The loyalty of your customer, your reputation, your bottom line â€” all can be destroyed in a matter of seconds by network security vulnerabilities. Security breaches like the all-too-common
distributed denial-of-service (DDoS) attacks can overwhelm networks with fraudulent traffic and lead to service disruption. Thefts of large swaths of customer data are a real, everyday
looming threat and could open up operators to extensive litigation. And worse, interception and penetration of networks have never been easier.
More people and data are traversing your network than ever before, and the opportunities for security breaches are exploding at an exponential rate. Broadly, the first culprits are the
much-hailed next-generation networks (NGN) and their move toward an IP-based open standard, which has opened up and exposed telecommunications networks and the data they hold to the Internet
and the security threats that lurk online. The amount of network real estate accessible by the Internet broadens the level of threat exposure.
Secondly, the sheer number of devices accessing a network increases its vulnerability to attack. Simply put, more devices, more problems. Smartphones, tablets and all of their capabilities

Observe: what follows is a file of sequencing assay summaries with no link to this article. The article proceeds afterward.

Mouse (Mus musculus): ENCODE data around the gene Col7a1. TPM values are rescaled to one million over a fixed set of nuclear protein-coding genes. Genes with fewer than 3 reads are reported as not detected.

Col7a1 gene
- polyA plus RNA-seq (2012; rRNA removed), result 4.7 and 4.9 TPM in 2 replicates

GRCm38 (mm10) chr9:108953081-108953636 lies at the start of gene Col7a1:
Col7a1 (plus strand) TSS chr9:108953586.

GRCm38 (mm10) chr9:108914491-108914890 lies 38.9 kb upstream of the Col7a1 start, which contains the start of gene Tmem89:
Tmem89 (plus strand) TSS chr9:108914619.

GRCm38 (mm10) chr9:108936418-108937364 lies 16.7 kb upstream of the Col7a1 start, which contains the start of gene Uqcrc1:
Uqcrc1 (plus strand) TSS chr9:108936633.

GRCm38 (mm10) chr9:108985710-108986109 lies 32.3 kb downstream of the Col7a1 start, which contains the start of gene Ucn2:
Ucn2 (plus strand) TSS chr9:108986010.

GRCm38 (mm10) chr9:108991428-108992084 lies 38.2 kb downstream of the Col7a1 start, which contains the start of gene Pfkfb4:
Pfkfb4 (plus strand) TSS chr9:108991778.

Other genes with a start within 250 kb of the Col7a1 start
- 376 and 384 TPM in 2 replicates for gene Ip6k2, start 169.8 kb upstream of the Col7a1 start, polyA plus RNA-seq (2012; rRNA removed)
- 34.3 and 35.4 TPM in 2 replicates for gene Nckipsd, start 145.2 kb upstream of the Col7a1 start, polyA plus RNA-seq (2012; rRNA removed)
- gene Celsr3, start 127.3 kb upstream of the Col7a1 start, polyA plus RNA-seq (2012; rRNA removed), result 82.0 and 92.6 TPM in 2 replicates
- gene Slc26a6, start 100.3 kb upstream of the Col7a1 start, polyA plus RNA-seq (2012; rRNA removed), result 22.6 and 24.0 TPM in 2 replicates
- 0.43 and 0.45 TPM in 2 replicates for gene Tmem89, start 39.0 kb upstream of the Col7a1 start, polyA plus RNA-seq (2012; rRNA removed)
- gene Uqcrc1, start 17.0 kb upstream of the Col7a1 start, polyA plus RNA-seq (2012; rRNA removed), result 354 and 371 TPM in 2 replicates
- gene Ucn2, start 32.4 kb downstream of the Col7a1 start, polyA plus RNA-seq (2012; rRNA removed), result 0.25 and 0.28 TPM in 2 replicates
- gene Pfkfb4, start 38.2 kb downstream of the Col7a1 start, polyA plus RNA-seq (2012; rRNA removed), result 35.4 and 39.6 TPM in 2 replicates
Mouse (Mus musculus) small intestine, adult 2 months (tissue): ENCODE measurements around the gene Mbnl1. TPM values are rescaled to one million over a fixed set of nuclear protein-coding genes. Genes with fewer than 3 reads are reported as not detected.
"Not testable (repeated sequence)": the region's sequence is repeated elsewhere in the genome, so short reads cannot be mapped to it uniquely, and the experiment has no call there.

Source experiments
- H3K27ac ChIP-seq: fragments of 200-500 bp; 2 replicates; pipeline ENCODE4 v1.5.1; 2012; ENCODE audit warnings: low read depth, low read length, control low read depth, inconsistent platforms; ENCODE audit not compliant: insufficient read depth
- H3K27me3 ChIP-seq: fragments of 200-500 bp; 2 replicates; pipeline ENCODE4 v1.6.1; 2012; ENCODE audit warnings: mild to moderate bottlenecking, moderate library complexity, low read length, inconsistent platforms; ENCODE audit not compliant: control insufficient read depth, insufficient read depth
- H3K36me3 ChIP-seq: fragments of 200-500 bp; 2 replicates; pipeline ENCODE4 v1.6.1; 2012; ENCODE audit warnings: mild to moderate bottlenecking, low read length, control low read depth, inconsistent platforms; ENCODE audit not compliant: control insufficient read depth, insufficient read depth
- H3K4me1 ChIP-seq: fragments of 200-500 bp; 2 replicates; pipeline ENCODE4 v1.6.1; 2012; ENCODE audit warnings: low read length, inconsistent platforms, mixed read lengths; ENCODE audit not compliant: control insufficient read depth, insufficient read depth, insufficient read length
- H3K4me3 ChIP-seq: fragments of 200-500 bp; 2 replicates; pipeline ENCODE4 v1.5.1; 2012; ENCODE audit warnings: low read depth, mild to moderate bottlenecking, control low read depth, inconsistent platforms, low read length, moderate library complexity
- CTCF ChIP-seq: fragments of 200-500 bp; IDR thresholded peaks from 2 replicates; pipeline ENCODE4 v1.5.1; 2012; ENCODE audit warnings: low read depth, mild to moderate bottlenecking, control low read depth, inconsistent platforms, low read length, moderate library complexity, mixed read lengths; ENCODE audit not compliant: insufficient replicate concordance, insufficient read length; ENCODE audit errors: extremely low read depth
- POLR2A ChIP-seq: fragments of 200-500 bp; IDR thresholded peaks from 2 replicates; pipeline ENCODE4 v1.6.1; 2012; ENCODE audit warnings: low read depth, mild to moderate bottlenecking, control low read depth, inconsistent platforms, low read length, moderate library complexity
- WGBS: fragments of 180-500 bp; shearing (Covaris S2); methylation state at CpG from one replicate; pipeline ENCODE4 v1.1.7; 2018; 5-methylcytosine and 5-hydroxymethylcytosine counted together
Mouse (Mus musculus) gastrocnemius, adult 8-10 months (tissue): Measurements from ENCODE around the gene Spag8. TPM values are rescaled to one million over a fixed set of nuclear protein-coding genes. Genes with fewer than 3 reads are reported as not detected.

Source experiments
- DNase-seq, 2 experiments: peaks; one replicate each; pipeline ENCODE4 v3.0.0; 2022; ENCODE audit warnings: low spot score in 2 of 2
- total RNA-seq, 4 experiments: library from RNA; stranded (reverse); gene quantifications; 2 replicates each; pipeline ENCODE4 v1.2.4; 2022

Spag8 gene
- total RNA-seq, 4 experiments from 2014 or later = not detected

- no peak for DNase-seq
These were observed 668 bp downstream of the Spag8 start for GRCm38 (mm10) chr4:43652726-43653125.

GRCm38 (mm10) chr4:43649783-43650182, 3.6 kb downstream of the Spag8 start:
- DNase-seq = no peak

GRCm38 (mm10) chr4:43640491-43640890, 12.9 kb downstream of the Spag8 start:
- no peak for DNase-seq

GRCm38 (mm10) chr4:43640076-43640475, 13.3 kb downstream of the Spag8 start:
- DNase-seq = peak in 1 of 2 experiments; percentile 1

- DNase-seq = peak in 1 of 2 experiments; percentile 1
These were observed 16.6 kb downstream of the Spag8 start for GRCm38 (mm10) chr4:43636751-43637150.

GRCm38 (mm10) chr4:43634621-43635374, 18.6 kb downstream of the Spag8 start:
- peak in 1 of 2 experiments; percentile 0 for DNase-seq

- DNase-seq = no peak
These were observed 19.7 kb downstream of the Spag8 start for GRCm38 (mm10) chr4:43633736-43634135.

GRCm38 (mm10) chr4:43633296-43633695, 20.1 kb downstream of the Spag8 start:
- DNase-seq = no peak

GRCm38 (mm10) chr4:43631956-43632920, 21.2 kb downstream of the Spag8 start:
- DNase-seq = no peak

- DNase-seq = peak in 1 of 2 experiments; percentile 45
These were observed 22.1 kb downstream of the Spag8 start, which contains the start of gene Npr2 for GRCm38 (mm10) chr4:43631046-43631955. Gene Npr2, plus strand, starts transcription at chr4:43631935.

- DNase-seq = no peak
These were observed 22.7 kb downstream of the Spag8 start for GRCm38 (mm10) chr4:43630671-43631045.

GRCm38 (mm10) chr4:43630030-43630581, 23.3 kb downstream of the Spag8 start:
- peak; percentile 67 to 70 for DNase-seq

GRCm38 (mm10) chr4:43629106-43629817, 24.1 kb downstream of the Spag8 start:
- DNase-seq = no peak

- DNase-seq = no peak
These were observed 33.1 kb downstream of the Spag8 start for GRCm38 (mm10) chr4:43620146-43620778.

have created efficiency â€” and services â€” that continue to evolve to make what was once impossible possible. But the proliferation of smartphones and their applications, not to mention their
â€śalways onâ€ť nature, are creating a security nightmare for CTOs at every level. Thanks to those two developments, if youâ€™re in charge of network security your task is bigger than ever. Below
are a few of the specific security threats that should be keeping you up at night.
Mobile security is where the cyberthreat action is, and where prudent network-security managers have to keep an eye out. Smartphones have enabled even the least tech-savvy network user to
bring the apocalypse, just as fast as you can say â€śAngry Birds.â€ť
CTIA CEO Steve Largent warned in October at MobileCON that there is widespread concern about mobile security among IT professionals. In fact 86 percent of those surveyed say they worry about
smartphones on their network and their vulnerability to attack. Now that BYOD uptake is practically feverish, more foreign mobile devices than ever have access to the network. Even if you
think there arenâ€™t unauthorized devices on your network, there are. Now is the time to get serious about policy and network intelligence tools as well as wrangling rebel employees and